Debates concerning policies to address climate change shifted swiftly and dramatically in the United States over recent years. As late as the fall of 2009, environmental NGOs and other interest groups were actively campaigning toward passage by the U.S. Congress of “cap-and-trade” legislation to regulate greenhouse gases. The scene changed dramatically in the succeeding period of less than two years. By early 2011, action to address climate change had stalled, and the issue was characterized by polarized partisan positioning. This would appear to be a case in which basic claims, assumptions and accumulated learning in this policy arena were being rejected, and where an increasing divergence and polarization of views had become crystallized.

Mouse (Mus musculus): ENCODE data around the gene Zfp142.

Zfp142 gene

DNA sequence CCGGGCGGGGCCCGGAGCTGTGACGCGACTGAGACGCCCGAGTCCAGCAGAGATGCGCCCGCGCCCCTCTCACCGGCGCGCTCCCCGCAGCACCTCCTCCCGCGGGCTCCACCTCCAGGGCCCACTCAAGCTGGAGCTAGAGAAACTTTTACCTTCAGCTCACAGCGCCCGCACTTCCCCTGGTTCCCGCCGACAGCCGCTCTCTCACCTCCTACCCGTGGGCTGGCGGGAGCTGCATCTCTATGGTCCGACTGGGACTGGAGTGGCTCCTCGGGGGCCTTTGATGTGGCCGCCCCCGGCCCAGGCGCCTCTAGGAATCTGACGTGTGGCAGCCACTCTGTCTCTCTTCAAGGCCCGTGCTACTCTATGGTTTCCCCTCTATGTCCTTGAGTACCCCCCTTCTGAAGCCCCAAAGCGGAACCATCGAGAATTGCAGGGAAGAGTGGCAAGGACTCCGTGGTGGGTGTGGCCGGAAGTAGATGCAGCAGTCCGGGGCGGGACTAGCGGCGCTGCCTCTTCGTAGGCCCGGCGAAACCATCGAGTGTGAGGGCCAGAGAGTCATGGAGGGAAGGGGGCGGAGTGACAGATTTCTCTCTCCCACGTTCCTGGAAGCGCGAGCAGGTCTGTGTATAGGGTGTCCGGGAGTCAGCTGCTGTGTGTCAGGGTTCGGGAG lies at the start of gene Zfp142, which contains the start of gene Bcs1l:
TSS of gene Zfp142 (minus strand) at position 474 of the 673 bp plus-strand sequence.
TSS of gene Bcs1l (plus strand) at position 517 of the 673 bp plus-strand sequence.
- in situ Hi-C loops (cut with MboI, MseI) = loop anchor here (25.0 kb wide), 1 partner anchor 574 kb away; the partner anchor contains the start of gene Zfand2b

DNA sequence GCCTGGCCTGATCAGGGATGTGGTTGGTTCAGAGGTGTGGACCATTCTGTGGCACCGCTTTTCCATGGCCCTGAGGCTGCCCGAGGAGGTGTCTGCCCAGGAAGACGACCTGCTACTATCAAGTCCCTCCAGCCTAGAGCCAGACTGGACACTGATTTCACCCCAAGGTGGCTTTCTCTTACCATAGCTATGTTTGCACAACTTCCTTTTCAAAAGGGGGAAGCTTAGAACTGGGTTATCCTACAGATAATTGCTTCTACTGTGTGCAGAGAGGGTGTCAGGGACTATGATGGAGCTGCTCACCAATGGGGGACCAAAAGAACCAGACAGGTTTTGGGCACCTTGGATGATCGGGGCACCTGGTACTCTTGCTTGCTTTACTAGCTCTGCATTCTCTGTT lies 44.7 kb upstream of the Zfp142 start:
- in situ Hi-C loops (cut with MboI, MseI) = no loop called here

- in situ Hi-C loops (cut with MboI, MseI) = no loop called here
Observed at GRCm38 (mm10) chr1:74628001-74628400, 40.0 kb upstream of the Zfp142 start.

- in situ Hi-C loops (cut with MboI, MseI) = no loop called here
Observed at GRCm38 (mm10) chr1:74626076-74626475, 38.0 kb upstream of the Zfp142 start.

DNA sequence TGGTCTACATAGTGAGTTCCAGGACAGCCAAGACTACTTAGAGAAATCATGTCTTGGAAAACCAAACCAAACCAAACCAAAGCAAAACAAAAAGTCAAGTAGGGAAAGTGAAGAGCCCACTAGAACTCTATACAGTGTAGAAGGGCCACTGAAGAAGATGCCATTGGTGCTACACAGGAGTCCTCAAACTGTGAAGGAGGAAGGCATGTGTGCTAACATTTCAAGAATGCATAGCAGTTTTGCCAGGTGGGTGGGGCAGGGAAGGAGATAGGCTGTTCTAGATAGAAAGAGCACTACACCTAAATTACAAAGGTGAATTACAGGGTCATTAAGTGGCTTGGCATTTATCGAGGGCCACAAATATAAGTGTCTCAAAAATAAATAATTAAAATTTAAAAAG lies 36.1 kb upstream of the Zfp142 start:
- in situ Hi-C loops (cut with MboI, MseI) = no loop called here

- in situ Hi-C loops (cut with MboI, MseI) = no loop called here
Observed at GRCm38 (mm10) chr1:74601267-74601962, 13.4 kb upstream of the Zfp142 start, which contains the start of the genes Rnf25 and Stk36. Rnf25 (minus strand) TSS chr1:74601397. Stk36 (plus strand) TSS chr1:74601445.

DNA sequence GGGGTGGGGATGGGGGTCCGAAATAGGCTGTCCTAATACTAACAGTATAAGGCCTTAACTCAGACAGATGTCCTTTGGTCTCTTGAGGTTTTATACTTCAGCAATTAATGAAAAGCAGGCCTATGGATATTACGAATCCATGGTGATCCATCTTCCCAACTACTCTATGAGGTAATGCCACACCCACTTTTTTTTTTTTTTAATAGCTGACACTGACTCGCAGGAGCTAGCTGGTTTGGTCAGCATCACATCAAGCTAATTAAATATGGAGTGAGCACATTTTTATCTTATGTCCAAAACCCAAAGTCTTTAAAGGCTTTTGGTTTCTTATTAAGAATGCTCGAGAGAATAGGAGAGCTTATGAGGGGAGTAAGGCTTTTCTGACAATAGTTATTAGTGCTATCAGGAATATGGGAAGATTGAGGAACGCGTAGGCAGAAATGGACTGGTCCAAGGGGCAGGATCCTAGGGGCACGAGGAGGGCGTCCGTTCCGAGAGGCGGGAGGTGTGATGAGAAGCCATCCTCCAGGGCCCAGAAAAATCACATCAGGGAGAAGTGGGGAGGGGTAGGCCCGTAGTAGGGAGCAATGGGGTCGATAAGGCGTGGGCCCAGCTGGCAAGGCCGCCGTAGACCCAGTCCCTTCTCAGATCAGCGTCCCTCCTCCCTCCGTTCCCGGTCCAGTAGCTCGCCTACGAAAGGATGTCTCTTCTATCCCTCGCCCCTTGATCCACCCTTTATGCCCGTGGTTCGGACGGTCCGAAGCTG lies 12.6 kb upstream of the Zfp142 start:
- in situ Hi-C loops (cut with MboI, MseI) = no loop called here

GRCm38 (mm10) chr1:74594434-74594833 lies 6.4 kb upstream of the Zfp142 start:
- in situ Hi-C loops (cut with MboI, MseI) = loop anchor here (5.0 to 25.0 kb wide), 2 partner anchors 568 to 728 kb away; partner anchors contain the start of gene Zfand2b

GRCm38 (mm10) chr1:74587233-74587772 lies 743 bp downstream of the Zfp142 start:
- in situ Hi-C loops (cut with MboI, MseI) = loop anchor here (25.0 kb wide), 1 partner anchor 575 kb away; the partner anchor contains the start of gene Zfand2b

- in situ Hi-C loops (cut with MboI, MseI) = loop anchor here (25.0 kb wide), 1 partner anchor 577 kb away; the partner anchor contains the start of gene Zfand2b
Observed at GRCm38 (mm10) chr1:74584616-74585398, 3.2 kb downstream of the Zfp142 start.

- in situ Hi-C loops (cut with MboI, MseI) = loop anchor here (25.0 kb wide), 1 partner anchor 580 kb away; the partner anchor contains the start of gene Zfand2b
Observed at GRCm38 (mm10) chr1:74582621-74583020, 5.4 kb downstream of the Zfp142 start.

This research will examine the manner and extent to which interest groups altered their activities aimed at achieving societal action to respond to climate change in response to these changed political circumstances, including their choice of tactics, framings of the issue, claims-making and argumentation styles. Theoretical approaches to be employed may include frame analysis, discourse coalitions, and interpretive policy analysis.